Why are people called "Native Americans" or "American Indians"?

     Names are labels for things, whether they are things, ideas, people or animals. We call things by the "name" the language we speak uses.
      For English speakers, the word "cat" refers to the furry animal that goes "meow". In other languages, like Mohawk, the word is /tako:s/.

      We are particularly interested here in names for different peoples. Some peoples are called different things in different languages. The Japanese call themselves Nipponjin, but Americans use a different term. The same problem exists for many of the native people of the Americas, and for the population as a whole.

American Indian versus Native American

     The shift in names for peoples in different parts of the world is often a reflection of changes in political structure. The Belgian Congo is now Zaire. Since it is no longer under Belgian control, it has adopted this name. Many countries have changed name over time.

     In a similar way, many ethnic groups have changed their names over time. The most common are the changes from "Colored" (still used in the National Association of Colored People) to "Negro" (as in the American Negro College Fund) to "Black" to "African American". Questions have been raised as to whether or not these terms mean the same thing or not. For example, African American might refer to people from Egypt who are now Americans and who are not "Blacks".

     The term American Indian stems from Columbus' idea that he had found "India" rather than a "new" continent, and thought the people were Indians. Later, when it was realized there had been a mistake, "American" was added to the name in the U.S. and Canada, ("Red" in Britain) to distinguish the native populations here from the people who actually lived in India!

     Some Native people have argued that the term actually comes from the phrase "in Dios" meaning "in God" since these were "natural" people. Indeed, the idea that many of the peoples encountered initially could be "naked and unashamed" implied that they were without original sin, since according to the Bible, Adam and Eve discovered they were "naked and ashamed".

     There are some problems with this in that the word would more likely have become "Endian" since in Spanish one says "En dios" not "In Dios". Such problems can be circumvented in a number of ways.

      A recent development has been the use of the term "Native American" (always spelled with a capital "N" to distinguish it from people who are native Americans [i.e. born in the Americas] as opposed to those whose ancestry is aboriginal). It has become the "proper" term according to some, and according to others it is simply "politically correct". Several prominent American Indians, like Russell Means and Wes Studi seem comfortable with "American Indian". Means has gone as far as to say it is a "government" term and not one normally used by Indians. Certainly when the term "Native American" first appeared that was clearly the case, although over time some politically active groups have argued for its use.

      Since the various cultures in the Americas are all quite different, it would appear that no indigenous group ever thought of all the people as a single unit. This was something that developed as a result of contact and the Western established governments dealing with natives as though they were all alike. Governmental policy generally treats all natives the same, it would seem reasonable that the government would like a word to refer to the entire group of natives. Some Indians/Native Americans have said the whole thing is irrelevant since the term refers to a group of people considered the same by the Westerners, and not by any group themselves. This in effect asserts the negation of any term which merges the distinctive languages and cultural types together under one rubric.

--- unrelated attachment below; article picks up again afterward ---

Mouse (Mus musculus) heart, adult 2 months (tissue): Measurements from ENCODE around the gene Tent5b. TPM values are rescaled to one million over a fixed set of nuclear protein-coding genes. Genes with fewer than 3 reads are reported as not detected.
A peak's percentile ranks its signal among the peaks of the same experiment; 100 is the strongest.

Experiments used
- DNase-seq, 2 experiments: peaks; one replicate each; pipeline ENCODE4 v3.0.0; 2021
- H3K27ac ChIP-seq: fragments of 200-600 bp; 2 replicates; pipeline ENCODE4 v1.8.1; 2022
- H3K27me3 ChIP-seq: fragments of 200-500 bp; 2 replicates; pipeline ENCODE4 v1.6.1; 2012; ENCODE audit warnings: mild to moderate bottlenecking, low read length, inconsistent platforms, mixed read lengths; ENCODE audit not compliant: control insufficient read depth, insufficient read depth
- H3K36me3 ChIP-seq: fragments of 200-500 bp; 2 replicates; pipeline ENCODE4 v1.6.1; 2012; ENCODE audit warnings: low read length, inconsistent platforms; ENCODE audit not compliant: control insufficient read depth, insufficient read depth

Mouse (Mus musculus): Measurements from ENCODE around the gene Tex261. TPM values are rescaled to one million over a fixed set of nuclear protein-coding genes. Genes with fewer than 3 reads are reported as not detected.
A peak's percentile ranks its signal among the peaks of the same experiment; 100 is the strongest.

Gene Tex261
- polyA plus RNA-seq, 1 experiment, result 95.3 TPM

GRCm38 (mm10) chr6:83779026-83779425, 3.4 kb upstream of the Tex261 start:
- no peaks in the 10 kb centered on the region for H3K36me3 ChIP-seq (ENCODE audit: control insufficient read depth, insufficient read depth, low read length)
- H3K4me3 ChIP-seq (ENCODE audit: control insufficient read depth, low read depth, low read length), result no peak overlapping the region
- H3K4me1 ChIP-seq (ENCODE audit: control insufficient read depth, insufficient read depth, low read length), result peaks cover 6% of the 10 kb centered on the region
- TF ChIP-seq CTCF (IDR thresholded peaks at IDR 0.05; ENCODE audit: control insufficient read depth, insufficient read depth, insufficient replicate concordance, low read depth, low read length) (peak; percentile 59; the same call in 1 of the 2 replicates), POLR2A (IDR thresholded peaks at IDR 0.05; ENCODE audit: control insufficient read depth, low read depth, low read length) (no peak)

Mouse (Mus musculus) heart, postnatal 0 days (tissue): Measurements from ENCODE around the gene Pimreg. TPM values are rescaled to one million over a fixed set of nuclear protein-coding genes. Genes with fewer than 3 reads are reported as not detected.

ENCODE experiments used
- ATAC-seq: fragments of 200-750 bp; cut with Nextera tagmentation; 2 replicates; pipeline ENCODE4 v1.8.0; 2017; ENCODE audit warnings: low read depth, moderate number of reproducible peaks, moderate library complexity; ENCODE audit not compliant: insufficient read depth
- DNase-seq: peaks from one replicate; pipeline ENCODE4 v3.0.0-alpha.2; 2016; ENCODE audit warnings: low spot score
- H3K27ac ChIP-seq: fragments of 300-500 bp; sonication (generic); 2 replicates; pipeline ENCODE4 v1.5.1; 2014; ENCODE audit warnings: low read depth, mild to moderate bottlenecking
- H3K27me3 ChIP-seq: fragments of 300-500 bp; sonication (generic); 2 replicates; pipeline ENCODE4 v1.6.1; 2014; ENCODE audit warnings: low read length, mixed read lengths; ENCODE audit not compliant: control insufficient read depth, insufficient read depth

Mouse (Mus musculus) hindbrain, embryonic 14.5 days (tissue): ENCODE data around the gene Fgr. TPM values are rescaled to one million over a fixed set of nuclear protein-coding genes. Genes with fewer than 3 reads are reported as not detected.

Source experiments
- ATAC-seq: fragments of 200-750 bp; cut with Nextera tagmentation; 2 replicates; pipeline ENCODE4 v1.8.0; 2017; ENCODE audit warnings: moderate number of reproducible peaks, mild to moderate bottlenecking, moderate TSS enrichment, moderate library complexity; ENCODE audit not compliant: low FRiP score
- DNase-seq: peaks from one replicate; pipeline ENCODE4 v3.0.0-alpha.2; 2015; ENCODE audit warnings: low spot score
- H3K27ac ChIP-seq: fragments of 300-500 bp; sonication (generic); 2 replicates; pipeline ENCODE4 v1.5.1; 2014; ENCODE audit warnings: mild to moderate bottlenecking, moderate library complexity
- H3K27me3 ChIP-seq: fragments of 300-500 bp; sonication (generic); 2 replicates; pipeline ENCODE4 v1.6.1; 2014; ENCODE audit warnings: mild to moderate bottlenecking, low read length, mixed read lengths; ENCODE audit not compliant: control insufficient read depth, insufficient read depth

It has also been thought that the term "Native American" is more inclusive than "American Indian". That Native American refers to any aboriginal population including the Samoans and Hawaiians for example, who as aboriginal populations in the United States fall under the category "Native American".

Names of Specific Peoples

     The specific name of a given society may also be a point of contention. Some of the names are not the ones used by the people themselves, but are taken from the names other people called them. Apaches, for example seems to come from a word in one of the Pueblo languages that means "Enemies of the Cornfields". The Apache word is usually a variant of the Athabascan word for "people", "Dindeh".

     In addition some variations in dialects have caused some difficulties in recognizing similar peoples. For example "Dakota" and "Lakota" are slight variations in the same word. "Chippewa" and "Ojibwa" are virtually the same word as well - the "ch" sound is related to the "j" and the "p" and "b" are also related.

     Finally, early spellings were not consistent and as a result there may be several spellings of names that vary based on how well the person writing them down heard them, and chose to spell them. For example, the people known as "Cheyenne" had their name occasionally written as "Shian"!

     While it isn't possible here to list all of the names of the different peoples and the names they are called, and call themselves along with translations, it can be said that many of the names translate as "People of the...", or "People Who...". Hence "ghat dindeh" is one of the words used for the people known as the "Kiowa-Apache" and translates roughly as "Cedar People". For the Iroquois, known variously among themselves as Rotinuhsesronu, or Hodeenasaunee the term has the meaning "People of the Long House".